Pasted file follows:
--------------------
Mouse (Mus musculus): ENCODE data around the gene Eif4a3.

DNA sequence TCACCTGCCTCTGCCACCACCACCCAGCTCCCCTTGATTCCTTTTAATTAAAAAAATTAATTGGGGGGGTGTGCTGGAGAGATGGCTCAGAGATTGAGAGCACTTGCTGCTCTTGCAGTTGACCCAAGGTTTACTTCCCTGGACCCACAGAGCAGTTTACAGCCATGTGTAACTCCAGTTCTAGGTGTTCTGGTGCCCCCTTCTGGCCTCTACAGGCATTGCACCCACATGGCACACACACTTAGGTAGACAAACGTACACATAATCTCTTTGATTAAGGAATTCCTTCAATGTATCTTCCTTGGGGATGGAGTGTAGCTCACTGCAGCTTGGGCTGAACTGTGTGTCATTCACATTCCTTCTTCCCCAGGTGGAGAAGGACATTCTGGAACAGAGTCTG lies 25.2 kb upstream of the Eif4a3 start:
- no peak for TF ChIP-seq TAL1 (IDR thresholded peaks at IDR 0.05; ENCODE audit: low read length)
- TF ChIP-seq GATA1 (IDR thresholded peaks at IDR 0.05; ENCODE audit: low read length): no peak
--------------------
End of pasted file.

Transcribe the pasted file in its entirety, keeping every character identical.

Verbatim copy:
Mouse (Mus musculus): ENCODE data around the gene Eif4a3.

DNA sequence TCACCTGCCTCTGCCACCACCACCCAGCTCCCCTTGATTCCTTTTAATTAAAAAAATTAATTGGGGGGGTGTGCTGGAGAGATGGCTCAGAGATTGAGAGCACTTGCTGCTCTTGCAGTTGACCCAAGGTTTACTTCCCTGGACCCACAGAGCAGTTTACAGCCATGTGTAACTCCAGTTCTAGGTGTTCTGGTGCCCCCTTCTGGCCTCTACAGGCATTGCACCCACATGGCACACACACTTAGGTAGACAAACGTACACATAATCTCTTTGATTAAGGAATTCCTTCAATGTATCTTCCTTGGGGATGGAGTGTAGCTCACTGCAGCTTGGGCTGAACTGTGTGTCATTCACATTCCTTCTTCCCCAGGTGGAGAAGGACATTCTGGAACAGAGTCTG lies 25.2 kb upstream of the Eif4a3 start:
- no peak for TF ChIP-seq TAL1 (IDR thresholded peaks at IDR 0.05; ENCODE audit: low read length)
- TF ChIP-seq GATA1 (IDR thresholded peaks at IDR 0.05; ENCODE audit: low read length): no peak